OrbitDb is a Peer-to-Peer Database for the Decentralized Web

OrbitDB is a serverless, distributed, peer-to-peer database. OrbitDB uses IPFS as its data storage and IPFS Pubsub to automatically sync databases with peers. It’s an eventually consistent database that uses CRDTs for conflict-free database merges making OrbitDB an excellent choice for decentralized apps (dApps), blockchain applications, and offline-first web applications.

In the TEA Project, every hosting_cml has an OrbitDb instance running outside of the enclave.

OrbitDb is used to store large data blobs. OrbitDb provides limited non-relational database features but at a much lower cost. For a relational database, developers can use gluesql. For more essential account balance (money) data, we'd suggest using state instead.

Privacy protection

IPFS is open to the public. Anything stored in the IPFS can be accessed by anyone. OrbitDB is no exception. How do we protect the data in the OrbitDB? We use the app_aes_key

The data used in one applicaiton is encrypted using this application AES key inside enclave. When the data is saved to the OrbitDB, it has been encrypted. It will be decrypted when again loaded into the enclave by the same application. Other application cnanot decrypt because they do not have such app_aes_key.

The app_aes_key is stored inside the state machine which is consider the top security of the whole TEA Project network. When a new applicaiton host instance starts, it will request such a AES key to the state machine. After a restricted scurity check, the instance can receive such AES key. Because the AES key only live inside enclave (both state machine or hosting nodes.), it is unknown to outside world.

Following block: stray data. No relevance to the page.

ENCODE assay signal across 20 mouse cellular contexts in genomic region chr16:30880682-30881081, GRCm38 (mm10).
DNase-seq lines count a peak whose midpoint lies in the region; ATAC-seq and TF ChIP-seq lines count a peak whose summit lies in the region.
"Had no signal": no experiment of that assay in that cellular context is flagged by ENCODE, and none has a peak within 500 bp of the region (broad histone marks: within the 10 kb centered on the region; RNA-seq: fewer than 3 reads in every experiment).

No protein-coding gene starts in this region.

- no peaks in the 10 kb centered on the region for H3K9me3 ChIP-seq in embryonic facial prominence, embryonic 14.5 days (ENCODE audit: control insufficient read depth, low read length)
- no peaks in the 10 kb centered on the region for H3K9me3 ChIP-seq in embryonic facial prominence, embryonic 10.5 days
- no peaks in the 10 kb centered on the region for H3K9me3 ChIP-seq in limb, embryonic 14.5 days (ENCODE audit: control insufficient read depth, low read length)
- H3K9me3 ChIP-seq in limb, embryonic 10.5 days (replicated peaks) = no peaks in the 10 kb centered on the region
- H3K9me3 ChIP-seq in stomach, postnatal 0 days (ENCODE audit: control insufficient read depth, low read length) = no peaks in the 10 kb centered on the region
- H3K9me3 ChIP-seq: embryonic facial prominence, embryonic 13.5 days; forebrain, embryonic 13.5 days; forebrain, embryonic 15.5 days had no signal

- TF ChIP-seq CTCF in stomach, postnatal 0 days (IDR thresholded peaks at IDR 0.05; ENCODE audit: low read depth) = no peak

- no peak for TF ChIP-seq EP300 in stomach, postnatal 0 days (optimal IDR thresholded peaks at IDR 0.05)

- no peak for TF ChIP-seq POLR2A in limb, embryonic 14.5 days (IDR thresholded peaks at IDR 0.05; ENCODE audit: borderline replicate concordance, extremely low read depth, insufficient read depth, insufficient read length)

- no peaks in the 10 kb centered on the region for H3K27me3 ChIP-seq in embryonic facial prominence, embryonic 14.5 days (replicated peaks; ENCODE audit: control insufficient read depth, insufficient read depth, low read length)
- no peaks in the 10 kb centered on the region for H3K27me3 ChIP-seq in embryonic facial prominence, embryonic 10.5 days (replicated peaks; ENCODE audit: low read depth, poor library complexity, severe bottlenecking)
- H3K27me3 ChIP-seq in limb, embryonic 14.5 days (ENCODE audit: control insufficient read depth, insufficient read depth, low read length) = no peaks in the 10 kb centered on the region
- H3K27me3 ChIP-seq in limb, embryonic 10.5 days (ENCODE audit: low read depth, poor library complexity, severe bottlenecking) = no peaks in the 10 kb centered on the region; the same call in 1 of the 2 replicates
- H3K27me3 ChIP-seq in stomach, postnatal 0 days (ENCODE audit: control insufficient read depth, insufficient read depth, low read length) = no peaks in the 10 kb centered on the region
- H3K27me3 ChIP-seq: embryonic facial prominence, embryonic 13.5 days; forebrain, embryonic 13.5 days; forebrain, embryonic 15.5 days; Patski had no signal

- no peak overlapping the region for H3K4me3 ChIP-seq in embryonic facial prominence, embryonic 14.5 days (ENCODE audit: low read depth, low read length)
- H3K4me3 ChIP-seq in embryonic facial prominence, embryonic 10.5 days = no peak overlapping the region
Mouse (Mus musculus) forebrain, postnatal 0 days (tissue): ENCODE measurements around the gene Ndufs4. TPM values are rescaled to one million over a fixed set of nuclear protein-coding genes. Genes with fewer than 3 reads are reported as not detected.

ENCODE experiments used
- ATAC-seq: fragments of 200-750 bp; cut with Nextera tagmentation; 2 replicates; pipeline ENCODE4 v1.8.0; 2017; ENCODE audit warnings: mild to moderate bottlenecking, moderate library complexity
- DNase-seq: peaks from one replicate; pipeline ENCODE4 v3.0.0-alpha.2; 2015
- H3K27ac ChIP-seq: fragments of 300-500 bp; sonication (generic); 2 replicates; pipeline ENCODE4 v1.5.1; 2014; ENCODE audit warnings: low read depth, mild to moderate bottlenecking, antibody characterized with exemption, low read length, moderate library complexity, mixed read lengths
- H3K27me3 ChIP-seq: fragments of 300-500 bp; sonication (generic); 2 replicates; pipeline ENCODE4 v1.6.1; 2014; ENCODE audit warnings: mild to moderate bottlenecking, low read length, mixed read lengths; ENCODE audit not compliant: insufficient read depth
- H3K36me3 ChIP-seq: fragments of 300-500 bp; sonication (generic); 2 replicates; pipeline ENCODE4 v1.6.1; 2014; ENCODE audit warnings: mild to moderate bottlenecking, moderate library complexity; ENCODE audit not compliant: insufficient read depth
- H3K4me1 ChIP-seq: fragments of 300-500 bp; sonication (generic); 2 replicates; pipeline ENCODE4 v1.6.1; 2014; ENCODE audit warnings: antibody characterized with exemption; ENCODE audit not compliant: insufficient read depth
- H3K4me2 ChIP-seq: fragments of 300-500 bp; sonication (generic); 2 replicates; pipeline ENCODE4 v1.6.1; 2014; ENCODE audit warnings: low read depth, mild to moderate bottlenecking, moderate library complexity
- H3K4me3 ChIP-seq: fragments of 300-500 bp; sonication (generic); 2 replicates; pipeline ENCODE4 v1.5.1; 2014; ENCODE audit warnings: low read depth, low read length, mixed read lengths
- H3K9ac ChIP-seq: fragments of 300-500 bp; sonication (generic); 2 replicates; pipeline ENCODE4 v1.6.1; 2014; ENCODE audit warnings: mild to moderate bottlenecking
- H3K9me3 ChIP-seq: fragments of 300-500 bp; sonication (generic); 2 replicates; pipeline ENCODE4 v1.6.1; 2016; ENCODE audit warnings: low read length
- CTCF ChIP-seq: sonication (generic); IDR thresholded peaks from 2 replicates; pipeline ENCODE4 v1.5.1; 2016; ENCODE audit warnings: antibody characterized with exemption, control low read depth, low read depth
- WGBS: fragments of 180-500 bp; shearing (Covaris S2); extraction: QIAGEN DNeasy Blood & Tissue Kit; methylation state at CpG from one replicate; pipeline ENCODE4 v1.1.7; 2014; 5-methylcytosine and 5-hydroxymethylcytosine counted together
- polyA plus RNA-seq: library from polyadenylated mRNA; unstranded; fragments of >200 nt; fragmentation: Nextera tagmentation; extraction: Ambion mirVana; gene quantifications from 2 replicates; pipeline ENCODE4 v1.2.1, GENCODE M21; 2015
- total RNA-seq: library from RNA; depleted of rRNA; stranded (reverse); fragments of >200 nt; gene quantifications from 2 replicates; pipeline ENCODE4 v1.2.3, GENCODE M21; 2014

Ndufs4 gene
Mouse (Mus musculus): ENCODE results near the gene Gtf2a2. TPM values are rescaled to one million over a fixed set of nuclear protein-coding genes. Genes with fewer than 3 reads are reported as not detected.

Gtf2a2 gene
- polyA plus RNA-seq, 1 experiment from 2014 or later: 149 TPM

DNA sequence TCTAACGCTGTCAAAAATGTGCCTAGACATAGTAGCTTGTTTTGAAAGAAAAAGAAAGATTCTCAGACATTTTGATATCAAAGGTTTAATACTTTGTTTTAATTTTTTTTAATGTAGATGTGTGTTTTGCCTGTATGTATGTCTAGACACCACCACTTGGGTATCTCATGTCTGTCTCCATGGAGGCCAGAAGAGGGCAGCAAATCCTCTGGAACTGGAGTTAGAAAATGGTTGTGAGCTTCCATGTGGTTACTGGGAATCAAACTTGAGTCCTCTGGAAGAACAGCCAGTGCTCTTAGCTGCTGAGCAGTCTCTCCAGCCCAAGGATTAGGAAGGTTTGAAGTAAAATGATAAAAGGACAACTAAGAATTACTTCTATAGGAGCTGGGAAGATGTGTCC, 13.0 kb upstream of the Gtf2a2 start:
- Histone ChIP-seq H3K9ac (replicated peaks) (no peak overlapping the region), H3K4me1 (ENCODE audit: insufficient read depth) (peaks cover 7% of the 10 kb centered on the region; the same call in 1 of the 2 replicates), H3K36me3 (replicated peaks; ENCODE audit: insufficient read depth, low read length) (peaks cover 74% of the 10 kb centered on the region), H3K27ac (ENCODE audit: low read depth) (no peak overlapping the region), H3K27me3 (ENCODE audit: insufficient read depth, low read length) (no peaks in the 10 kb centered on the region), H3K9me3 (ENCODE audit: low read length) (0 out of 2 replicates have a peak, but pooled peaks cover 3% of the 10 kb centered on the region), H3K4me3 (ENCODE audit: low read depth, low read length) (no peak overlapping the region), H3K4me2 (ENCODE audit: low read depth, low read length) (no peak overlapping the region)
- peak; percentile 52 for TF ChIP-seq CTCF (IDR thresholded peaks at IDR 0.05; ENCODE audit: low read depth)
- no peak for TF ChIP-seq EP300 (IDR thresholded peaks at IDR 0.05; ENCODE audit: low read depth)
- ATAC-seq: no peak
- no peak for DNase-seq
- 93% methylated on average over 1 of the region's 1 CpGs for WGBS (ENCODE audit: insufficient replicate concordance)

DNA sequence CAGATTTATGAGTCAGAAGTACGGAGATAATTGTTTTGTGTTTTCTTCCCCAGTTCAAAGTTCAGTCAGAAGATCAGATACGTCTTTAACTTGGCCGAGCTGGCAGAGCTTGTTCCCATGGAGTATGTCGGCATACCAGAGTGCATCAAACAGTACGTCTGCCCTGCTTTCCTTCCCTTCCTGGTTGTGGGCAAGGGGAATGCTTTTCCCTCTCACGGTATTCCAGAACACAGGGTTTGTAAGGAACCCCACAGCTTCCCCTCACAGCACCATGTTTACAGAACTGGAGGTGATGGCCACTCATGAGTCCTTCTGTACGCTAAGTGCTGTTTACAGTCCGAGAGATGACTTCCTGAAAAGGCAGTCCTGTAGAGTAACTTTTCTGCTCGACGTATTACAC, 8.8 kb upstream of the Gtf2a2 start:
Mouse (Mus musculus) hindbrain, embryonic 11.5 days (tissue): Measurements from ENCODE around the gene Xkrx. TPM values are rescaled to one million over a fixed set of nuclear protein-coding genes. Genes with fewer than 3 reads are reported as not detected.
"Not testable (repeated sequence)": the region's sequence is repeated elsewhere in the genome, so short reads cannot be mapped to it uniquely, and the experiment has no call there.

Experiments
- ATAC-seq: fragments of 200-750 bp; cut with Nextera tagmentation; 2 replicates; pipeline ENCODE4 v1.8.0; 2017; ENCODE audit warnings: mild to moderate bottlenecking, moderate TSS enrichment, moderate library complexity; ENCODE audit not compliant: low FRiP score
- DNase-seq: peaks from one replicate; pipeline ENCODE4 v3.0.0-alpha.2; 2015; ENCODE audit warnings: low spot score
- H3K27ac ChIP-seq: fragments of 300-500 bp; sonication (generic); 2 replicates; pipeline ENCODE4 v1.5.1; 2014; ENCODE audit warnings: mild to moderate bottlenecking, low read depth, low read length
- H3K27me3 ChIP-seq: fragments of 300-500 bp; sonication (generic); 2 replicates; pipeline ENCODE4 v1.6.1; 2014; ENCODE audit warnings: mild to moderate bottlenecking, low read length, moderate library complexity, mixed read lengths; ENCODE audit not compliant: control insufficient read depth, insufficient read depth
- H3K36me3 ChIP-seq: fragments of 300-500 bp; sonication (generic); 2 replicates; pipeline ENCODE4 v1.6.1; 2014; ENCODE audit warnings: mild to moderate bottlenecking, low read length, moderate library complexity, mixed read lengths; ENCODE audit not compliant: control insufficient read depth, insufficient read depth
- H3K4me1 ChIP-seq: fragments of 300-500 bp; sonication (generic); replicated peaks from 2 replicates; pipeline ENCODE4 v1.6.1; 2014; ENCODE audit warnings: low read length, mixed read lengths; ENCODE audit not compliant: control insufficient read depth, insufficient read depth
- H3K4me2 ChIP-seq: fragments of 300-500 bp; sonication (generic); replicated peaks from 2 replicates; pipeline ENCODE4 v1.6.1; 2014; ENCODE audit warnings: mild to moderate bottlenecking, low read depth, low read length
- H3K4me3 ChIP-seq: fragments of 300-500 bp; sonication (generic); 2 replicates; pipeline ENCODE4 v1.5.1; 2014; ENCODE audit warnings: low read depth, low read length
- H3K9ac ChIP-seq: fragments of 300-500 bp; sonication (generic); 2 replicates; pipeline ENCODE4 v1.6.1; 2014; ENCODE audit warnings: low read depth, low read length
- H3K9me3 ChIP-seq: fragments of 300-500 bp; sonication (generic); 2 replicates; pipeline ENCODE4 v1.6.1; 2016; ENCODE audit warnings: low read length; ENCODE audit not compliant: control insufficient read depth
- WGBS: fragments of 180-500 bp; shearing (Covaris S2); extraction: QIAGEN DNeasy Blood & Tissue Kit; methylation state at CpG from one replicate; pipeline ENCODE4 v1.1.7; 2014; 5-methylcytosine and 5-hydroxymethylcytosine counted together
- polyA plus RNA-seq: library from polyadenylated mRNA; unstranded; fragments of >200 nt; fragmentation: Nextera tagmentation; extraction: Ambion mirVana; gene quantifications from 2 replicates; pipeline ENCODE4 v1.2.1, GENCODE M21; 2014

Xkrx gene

For every TApp, there are multiple hosting nodes. Every node has their own OrbitDB instance running inside the node (outside of the enclave). They sync with each other using the standard OrbitDB sync algorithm. Please visit orbitdb.org for more details on the sync method.

Because all of these instances share the same app_aes_key, the data is the same across all nodes as they take advantage of the duplication provided by IPFS/OrbitDB.


Since OrbitDB lives outside of the enclave and is stored on a hard disk (actually IPFS), using it would be much cheaper compared to the state machine (whose data stays inside the RAM of the enclave). Of course, the state machine would be a much more limited resource and be much more expensive than hard disk space outside of the enclave.

Eventual consistency

OrbitDB provides eventual consistency, which means you could get temporary inconsistency across all nodes. Your TApp has to handle this possible scenario in its business and UI logic.

If your data is very time sensitive and requires strong consistency, please use the more expensive state machine instead.

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